Upon graduating, Lydenberg gained employment with the New York Public Library (NYPL). The director, John Shaw Billings, took notice of Lydenberg's demonstrated dedication to the library field. According to Dain and verified by the 1916 Handbook of the New York Public Library, NYPL was experiencing a major consolidation, as the Lennox and Astor Libraries, through private endowments and the Tilden Trust, were merged to create the "new corporation" called the "New York Public Library, Astor, Lennox and Tilden Foundation". Lydenberg became Shaw's personal assistant as well as the head of reference. He and Shaw, along with the library's other main figure, Assistant Director Edwin H. Anderson saw the library through its early years after the consolidation.

Career advancements

Lydenberg was promoted to Assistant Director in 1928. One of his main goals included building a collection that was based upon need and usability rather than quantity of ownership. In a speech entitled, “Interrelation of Medical and Public Libraries”, given to the Medical Library Association, Lydenberg exemplifies this collection development philosophy. When addressing the specific selection of medical books for NYPL, he warned against retaining or purchasing every book on medicine. Instead he added only those medical books that were interdisciplinary, and encompassed other fields of knowledge. He knew there were plenty of medical institutions that contained purely technical books, and therefore it was not necessary to have them in the public library's collection. Thus, he was able meet the research needs of his patrons without accumulating materials already available in other institutions. Lydenberg goes on to address in his essay, “The opportunity beckons loud here to demonstrate how necessary is the cooperation between the general and special collection.” Another of Lydenberg's areas of expertise was the preservation of books. According to his colleague, Keyes Metcalf, he oversaw multiple studies pertaining to such subjects as general conservation, paper and leather selection and temperature control. Additionally, he authored several books on these subjects, one of the most notable being, The Care and repair of books, which he co-authored with John Archer, who was then head of NYPL's printing office Lydenberg is quoted in his own chapter of The Wonderful World of Books, (entitled, “Library Work as a Profession”) as advising:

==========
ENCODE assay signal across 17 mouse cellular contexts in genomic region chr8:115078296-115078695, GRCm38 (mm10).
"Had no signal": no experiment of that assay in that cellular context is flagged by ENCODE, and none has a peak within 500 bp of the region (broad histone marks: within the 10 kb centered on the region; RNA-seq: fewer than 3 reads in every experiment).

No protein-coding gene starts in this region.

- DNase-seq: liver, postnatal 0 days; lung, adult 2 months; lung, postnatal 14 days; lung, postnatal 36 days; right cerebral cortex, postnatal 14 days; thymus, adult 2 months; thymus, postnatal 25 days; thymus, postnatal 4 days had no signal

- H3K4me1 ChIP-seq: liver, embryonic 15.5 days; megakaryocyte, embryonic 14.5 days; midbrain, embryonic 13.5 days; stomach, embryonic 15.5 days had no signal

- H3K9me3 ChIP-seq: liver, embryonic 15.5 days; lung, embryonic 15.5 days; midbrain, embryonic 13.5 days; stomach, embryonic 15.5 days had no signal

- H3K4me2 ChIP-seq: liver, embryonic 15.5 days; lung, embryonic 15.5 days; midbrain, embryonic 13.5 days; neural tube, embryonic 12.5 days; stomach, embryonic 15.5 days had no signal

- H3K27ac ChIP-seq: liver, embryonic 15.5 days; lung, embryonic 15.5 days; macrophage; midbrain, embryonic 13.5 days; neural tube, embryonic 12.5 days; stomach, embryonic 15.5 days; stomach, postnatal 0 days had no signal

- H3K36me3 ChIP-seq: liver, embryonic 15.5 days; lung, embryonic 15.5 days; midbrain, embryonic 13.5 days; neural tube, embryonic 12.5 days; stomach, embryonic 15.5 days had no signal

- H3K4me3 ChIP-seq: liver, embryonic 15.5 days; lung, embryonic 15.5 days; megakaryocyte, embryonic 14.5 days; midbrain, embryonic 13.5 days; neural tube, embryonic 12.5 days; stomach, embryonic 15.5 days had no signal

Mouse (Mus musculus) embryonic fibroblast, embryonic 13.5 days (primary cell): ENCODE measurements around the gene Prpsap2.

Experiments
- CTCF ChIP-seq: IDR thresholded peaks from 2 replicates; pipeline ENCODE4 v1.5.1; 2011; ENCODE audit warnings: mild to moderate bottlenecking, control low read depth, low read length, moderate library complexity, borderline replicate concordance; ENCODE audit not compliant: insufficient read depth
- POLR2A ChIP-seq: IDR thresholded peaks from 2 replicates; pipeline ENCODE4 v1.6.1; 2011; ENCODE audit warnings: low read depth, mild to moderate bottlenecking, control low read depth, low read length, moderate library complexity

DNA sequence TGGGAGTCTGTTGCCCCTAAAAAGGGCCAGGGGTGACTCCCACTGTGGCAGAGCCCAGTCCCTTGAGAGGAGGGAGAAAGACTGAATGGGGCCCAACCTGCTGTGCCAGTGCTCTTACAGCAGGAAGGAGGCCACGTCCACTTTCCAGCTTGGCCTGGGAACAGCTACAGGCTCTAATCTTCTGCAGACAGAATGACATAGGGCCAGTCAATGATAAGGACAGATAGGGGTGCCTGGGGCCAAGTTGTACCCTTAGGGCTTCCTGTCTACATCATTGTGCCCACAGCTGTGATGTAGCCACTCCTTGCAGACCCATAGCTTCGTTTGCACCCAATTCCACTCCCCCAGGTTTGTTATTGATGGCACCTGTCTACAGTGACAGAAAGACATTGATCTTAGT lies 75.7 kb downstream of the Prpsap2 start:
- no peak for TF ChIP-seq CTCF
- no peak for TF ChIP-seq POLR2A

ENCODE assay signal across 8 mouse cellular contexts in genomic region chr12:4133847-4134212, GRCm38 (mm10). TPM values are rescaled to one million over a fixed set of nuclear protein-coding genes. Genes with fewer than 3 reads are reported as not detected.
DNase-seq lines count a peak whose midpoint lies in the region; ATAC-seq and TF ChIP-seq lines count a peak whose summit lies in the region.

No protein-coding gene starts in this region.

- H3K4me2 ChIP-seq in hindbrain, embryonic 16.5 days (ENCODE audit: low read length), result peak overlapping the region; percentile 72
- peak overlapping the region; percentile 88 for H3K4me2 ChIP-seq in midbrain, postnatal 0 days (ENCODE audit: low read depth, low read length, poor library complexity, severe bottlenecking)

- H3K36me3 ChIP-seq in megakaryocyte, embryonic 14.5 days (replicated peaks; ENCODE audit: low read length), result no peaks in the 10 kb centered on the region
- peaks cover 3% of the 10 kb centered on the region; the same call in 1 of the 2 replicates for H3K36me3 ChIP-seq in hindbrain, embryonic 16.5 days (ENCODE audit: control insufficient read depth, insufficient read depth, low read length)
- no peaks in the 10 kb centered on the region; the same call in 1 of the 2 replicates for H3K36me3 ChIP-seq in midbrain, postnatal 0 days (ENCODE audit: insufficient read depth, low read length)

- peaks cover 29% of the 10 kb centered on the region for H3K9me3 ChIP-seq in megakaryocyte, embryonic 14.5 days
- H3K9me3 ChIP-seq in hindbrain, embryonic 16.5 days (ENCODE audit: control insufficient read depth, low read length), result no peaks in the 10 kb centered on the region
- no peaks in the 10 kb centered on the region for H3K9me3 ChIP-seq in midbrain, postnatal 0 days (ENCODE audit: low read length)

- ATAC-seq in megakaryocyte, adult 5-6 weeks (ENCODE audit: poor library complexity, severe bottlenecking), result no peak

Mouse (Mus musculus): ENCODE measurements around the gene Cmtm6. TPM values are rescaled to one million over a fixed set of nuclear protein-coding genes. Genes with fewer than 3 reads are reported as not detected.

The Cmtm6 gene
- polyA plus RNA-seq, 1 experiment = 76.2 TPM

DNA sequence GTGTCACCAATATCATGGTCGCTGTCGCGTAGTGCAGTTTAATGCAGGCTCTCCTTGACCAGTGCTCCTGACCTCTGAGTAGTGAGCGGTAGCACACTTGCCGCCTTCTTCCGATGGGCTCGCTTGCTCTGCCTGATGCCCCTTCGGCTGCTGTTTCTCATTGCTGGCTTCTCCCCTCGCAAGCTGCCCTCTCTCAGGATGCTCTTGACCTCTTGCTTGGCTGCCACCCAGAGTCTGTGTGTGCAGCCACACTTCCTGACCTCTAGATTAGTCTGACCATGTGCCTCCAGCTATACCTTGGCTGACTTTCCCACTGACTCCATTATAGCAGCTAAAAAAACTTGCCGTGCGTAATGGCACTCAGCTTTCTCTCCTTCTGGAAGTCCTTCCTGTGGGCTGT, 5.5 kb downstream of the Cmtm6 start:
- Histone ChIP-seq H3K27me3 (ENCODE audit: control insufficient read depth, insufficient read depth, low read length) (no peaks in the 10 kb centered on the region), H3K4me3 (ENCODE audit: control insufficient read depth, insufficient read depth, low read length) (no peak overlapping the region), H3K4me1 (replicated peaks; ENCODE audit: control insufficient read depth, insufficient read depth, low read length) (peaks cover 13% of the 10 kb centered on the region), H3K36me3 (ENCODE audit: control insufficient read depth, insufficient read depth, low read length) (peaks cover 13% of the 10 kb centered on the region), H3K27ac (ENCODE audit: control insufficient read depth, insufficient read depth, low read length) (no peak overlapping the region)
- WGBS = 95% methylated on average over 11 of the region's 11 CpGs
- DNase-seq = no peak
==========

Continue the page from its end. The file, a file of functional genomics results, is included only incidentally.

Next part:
Every Librarian will tell you the biggest part of his work is to learn all he can about the making of books; the more he knows about it, the better we will know how to help others learn what books can do for them.

— Harry Lydenberg